Overtime regulations will hurt workplace flexibility, not raise wages

COMMENTARY Jobs and Labor

Overtime regulations will hurt workplace flexibility, not raise wages

Jul 10, 2015 3 min read

Research Fellow, Labor Economics

As research fellow in labor economics at The Heritage Foundation, James Sherk researched ways to promote competition and mobility.

President Barack Obama has pitched his new overtime regulations as a way to raise wages. However, even economists who support the change admit that's unlikely to happen. Instead, they expect employers to cut workers' pay by an offsetting amount.

So how will this new overtime rule affect the economy? Primarily by forcing salaried workers to log their hours. That's right - more work, same pay.

Under federal law, all employees paid hourly rates get overtime - 1.5 times their regular wages - for working more than 40 hours a week. The law exempts some salaried employees.

Employees with sufficiently advanced job duties (generally in executive, professional, or administrative jobs) and who make more than a set amount can get paid a flat salary for the work they do.

The administration just proposed raising that salary level to $50,440 a year and increasing it each year going forward. Employees making less than that amount, no matter what they do, would qualify for overtime pay.

At first glance this looks like a great idea. Who could oppose more workers getting overtime? However, economics didn't earn the moniker "the dismal science" for nothing. The fact is, these regulations will have little effect on pay.

Economists have found that employees and employers care mostly about their overall employment package: total hours worked and total pay offered for those hours. They don't care much about the pay rate for individual hours, provided the overall package doesn't change. So when the government requires employers to pay extra for overtime hours, they do - and reduce base wages by about the same amount. Workers' weekly take-home pay changes little.

Overtime only affects total pay for workers making near the minimum wage. Their employers cannot legally cut their base pay. However, these workers already automatically qualify for it. Overtime has little effect on total compensation for everyone else.

Many economic studies come to this conclusion. One recent study examined what happened when Japanese courts extended overtime to previously exempt salaried employees - precisely what the administration proposes. Japanese employers reduced base pay by an amount equal to the new overtime eligibility. Average hourly pay - including overtime - remained unchanged.

Even the architects of the overtime rule understand this. Jared Bernstein, former chief economic adviser to Vice President Biden, wrote an influential paper last year calling for the administration to expand overtime eligibility. The report drove the administration's decision to promulgate these regulations.

However, Bernstein candidly admits these regulations won't raise pay. As he puts it:

"The costs of increased (overtime) coverage would ultimately be borne by workers as employers set base wages taking expected overtime pay into account."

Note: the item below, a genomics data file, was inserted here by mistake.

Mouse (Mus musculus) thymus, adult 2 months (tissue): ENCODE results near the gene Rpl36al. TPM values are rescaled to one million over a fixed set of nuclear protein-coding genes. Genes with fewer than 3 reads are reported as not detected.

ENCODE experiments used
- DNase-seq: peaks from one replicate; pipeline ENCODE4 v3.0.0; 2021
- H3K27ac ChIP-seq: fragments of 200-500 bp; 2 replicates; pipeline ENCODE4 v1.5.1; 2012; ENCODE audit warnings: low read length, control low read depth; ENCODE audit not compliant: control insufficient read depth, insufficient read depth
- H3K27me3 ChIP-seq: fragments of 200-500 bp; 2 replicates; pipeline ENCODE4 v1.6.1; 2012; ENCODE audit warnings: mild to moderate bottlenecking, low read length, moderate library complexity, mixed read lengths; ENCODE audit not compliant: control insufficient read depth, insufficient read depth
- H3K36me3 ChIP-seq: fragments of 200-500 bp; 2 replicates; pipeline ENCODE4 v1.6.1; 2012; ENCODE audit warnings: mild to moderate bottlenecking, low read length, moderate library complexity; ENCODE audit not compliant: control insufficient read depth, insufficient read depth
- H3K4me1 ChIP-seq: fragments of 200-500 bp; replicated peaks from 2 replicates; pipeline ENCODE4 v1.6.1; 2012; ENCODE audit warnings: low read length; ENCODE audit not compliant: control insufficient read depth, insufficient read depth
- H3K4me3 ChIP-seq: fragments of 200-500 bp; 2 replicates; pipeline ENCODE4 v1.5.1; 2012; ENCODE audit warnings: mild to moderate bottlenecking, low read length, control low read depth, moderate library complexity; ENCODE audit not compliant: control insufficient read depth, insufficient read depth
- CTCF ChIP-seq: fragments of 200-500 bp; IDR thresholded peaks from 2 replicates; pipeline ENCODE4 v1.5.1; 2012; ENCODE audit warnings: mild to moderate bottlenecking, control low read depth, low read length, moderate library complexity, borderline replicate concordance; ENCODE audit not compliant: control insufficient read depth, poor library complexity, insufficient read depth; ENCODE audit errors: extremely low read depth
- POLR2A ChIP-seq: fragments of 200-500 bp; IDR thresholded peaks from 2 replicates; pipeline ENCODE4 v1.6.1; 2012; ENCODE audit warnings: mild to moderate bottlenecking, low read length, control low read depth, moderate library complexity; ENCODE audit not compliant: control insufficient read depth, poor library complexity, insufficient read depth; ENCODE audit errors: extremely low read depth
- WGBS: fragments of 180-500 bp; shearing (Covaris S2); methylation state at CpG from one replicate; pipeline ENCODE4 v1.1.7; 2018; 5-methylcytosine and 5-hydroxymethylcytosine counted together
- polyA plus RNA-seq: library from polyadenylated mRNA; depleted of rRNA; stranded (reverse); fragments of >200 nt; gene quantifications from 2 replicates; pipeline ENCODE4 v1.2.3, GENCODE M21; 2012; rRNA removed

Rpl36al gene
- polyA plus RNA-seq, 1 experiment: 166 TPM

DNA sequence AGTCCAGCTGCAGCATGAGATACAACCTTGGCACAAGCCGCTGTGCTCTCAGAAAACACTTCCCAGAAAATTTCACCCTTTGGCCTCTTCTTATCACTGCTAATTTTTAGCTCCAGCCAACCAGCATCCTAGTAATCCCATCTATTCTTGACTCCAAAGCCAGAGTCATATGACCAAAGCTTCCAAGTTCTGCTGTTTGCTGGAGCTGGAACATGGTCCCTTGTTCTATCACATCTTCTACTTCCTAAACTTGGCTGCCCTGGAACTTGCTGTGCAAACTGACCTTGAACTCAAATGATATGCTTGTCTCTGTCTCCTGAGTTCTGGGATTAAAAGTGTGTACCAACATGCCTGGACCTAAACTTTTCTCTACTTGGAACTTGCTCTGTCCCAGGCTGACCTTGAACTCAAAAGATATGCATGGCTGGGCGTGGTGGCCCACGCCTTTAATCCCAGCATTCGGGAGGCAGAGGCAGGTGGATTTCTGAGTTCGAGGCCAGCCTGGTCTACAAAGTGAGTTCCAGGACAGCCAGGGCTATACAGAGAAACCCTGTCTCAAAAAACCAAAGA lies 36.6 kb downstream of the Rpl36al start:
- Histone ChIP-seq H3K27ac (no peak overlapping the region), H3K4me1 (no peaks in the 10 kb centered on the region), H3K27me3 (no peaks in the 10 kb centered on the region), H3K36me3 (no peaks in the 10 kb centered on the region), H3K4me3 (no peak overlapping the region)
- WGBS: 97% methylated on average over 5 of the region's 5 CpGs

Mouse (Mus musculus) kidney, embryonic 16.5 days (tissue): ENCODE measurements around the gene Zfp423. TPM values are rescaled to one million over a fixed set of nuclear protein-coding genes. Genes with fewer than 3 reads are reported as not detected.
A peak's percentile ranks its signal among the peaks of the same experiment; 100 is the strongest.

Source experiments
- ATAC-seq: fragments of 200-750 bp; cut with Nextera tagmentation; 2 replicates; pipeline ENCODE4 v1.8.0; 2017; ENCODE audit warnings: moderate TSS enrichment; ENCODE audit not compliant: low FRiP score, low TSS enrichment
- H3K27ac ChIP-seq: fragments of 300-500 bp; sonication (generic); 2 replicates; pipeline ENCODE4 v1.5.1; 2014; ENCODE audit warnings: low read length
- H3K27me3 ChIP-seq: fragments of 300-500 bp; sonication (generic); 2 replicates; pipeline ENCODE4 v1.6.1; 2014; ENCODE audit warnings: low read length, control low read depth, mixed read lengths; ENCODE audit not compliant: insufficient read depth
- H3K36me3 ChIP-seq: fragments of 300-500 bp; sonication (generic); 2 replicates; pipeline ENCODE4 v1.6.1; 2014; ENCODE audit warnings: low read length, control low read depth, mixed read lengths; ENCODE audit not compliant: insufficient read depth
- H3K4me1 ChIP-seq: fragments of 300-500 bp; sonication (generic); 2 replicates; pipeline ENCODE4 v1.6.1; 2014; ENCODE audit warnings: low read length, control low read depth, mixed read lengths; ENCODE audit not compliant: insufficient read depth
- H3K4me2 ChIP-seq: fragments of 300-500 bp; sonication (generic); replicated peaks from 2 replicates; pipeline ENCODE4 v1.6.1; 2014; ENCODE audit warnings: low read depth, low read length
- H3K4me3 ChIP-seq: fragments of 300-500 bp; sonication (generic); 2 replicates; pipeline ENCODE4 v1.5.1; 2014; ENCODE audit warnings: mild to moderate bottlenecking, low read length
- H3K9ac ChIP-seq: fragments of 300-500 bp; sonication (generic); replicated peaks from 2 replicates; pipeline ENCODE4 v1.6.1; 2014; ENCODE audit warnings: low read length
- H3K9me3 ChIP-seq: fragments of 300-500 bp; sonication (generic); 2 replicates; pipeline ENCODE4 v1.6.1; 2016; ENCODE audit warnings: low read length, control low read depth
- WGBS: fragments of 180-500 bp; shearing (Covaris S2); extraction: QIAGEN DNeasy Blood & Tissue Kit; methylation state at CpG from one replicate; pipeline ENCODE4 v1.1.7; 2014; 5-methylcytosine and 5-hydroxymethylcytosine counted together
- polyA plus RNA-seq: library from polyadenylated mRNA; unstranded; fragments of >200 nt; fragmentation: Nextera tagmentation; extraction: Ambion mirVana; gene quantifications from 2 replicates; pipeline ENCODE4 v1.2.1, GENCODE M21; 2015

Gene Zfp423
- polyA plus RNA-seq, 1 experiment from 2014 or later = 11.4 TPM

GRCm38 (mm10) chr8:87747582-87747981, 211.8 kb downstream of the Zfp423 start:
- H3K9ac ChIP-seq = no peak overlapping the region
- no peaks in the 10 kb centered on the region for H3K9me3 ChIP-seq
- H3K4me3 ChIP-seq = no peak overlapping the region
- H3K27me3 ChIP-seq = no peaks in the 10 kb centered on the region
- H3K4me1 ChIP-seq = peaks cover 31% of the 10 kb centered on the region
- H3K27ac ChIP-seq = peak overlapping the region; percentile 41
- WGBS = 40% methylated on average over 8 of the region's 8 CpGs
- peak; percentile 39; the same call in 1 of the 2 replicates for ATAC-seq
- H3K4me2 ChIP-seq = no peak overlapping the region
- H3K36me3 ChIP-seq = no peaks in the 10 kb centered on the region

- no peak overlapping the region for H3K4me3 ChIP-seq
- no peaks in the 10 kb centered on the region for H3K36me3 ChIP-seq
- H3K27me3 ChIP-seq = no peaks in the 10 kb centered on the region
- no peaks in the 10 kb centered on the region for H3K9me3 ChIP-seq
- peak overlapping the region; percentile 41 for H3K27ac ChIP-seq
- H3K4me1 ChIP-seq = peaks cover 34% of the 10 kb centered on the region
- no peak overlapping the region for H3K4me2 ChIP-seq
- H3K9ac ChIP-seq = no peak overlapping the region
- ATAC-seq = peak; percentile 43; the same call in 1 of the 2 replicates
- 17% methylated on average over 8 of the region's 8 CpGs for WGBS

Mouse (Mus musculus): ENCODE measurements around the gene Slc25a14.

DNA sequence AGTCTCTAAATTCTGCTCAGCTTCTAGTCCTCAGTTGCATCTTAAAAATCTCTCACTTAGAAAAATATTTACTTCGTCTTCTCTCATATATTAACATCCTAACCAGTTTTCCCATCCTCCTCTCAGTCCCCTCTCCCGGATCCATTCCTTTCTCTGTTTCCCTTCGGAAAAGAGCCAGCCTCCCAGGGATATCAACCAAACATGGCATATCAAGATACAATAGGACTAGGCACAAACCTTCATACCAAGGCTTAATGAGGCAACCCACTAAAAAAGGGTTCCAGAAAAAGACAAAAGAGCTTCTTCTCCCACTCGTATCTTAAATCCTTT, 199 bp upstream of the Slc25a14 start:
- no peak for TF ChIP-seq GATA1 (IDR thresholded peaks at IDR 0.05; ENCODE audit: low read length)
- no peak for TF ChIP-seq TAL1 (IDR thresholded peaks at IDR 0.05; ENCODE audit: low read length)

Yet President Obama and Labor Secretary Thomas Perez are arguing the new regulations will provide a $1 billion raise for American workers. They won't. Worse, the new overtime regulations will make juggling work and family life harder for millions of salaried employees.

Many employees prefer being overtime-exempt. It means they don't have to track their hours - and have more flexibility over when and where they work. Exempt salaried employees can take off work early in the afternoon to be with family, and then make up the work later when their kids are sleep. All they have to worry about is getting their work done - not when or where they do it.

Increasingly technology enables Americans to telecommute. About 3 million employees primarily telecommute to work, and over 15 million more telecommute at least once a month. (These numbers exclude the self-employed). The flexibility of working from home makes it a lot easier for working parents to fulfill their obligations as employees and as parents.

Overtime-eligible employees have much less freedom over when and where they work. They must log their hours. Even if they don't work overtime, they need to prove it. Their employers risk lawsuits if they don't. Trial lawyers filed 8,000 federal Fair Labor Standards Act lawsuits last year.

So employers often forbid overtime-eligible employees from working remotely - much less telecommuting. Instead they must clock in and clock out on schedule so their firm can precisely calculate their overtime liability. As a Pitney Bowes spokesman explained to reporters, the firm denied overtime eligible workers' requests to work from home because "you just don't take the (legal) risk."

That defuses lawsuits, but it also deprives overtime eligible employees of flexibility to balance work and family lives. The administrations' proposal will effectively convert 5 million professional employees into hourly workers. They will lose flexibility at work without getting paid any more. So much for helping middle-class families.

 - James Sherk is a research fellow in labor economics at The Heritage Foundation.

Originally distributed by the Tribune Content Agency